A police officer who ‘allegedly’ bought a £9.95 tray of Krispy Crème doughnuts from Tesco and then swapped the bar code for a 7p bag of carrots is to face a disciplinary hearing.
A two-day police misconduct hearing will hear a charge of ‘discreditable’ behaviour against PC Simon Read.
Brief details of the case against PC Read have been released by Cambridgeshire police ahead of the hearing later this week.
It claims that on February 10 this year, whilst on duty and in police uniform, he went shopping at Tesco Extra in Wisbech.
“You selected a cardboard tray containing 12 Krispy Kreme doughnuts that were priced at £9.95,” police allege.
“The doughnut tray had a price barcode on it. You then went to the fruit and vegetable area where you used the self-service scales to obtain a self-adhesive barcode price label for carrots with a price of £0.07 (7 pence).”
The police report alleges that PC Read then “stuck the price label for the carrots on to the doughnut tray.
“At the self-service checkout counter, you intentionally scanned the barcode for the carrots instead of the bar code for the doughnuts with the result that you were charged £0.07 for the doughnuts rather than £9.95”.
The hearing is being held in public but because of Covid-19 restrictions “public interest dictates that members of the public and media should be prevented from attending in person”.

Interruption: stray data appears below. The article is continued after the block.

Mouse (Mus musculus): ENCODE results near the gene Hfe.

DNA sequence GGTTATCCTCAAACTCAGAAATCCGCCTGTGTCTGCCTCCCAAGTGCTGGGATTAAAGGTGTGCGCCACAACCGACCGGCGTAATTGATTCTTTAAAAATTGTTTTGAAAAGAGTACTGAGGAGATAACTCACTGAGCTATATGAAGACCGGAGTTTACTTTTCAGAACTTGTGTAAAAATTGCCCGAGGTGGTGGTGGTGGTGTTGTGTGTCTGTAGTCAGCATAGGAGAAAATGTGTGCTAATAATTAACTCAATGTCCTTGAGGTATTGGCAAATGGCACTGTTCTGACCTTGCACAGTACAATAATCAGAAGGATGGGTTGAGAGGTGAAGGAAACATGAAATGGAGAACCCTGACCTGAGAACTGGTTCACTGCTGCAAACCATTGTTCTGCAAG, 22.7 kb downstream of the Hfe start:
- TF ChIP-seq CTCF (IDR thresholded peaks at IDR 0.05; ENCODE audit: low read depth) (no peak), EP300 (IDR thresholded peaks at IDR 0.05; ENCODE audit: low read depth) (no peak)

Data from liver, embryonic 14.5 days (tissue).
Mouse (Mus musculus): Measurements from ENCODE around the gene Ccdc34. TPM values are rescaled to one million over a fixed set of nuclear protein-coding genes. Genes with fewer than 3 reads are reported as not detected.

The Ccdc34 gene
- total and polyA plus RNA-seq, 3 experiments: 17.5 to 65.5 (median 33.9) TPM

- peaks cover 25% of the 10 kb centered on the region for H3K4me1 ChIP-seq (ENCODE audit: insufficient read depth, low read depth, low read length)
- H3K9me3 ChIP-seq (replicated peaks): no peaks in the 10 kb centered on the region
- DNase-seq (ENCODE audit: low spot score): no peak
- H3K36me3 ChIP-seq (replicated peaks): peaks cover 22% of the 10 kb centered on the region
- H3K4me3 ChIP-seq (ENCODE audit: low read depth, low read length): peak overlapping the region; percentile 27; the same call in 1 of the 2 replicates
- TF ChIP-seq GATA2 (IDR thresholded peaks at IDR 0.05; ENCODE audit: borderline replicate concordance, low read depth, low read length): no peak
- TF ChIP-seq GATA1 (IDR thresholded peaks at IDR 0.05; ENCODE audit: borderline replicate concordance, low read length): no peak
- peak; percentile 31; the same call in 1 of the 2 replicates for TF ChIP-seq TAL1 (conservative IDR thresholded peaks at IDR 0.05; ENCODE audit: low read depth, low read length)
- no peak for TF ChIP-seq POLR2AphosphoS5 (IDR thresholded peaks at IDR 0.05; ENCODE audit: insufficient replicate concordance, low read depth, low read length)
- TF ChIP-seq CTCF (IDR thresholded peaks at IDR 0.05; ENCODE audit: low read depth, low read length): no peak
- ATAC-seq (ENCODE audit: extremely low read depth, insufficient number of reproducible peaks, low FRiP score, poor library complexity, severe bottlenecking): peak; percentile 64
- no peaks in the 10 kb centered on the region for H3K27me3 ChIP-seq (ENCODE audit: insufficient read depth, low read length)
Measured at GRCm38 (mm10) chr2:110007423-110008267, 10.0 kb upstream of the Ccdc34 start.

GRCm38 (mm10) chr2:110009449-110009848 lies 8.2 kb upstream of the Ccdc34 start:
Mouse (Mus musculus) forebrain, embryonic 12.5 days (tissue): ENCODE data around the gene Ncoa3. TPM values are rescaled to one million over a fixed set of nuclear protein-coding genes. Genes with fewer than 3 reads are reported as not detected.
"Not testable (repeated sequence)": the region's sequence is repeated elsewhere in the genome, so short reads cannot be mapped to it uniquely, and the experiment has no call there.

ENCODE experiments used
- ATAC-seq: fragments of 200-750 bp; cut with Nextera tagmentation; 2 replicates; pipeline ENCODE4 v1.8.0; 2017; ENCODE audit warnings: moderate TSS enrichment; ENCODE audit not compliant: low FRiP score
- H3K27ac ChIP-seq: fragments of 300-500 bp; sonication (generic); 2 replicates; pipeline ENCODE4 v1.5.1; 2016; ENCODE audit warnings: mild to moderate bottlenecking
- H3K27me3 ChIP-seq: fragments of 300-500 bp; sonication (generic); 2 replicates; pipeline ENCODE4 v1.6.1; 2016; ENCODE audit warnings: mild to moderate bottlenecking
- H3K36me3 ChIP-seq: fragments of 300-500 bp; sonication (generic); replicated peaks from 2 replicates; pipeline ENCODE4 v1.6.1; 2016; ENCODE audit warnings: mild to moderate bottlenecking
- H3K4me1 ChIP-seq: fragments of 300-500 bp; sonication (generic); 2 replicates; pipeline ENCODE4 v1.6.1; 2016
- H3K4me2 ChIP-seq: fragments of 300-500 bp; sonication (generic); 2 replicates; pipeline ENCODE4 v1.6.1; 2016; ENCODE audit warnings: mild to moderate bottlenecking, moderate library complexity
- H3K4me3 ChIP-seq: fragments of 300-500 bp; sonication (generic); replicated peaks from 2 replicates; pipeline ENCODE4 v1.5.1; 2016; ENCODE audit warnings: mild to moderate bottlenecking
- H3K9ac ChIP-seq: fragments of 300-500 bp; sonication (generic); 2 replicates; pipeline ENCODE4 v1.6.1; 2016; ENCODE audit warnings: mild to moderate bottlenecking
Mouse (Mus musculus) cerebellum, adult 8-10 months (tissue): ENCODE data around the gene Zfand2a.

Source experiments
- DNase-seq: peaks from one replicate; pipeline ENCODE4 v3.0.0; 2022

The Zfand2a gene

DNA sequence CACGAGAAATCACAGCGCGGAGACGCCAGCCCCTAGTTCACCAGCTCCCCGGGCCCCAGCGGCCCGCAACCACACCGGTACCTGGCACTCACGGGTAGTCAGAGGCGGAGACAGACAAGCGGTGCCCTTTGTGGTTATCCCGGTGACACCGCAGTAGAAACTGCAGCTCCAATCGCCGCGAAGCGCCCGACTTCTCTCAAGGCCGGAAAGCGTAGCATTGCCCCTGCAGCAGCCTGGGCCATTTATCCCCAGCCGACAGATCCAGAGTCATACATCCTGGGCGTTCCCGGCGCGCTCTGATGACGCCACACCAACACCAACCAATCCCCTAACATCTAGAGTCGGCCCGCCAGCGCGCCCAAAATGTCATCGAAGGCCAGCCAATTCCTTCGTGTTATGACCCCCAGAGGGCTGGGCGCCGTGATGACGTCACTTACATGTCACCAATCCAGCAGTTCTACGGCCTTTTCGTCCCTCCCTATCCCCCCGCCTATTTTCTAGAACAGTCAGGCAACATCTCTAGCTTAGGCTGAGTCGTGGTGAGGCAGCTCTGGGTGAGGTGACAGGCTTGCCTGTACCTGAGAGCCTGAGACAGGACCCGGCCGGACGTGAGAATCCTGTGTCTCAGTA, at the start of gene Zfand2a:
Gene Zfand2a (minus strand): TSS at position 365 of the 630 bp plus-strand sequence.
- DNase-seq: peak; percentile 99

The charges are of honesty and integrity in that PC Read “breached the standard of professional behaviour because you acted dishonestly and without integrity by knowingly paying £0.07 for 12 doughnuts when you knew that you should have paid £9.95”.
Discreditable conduct is also alleged in that his behaviour “brings discredit upon the police service and undermines confidence in it”.
The force alleges that “a reasonable member of the public, aware of all the facts, would be justifiably appalled that a police officer had acted dishonestly and without integrity”.
PC Read has been advised by Cambridgeshire Police that his behaviour is such that “your breach of the standards of professional behaviour is so serious that dismissal would be justified and consequently it amounts to gross misconduct”.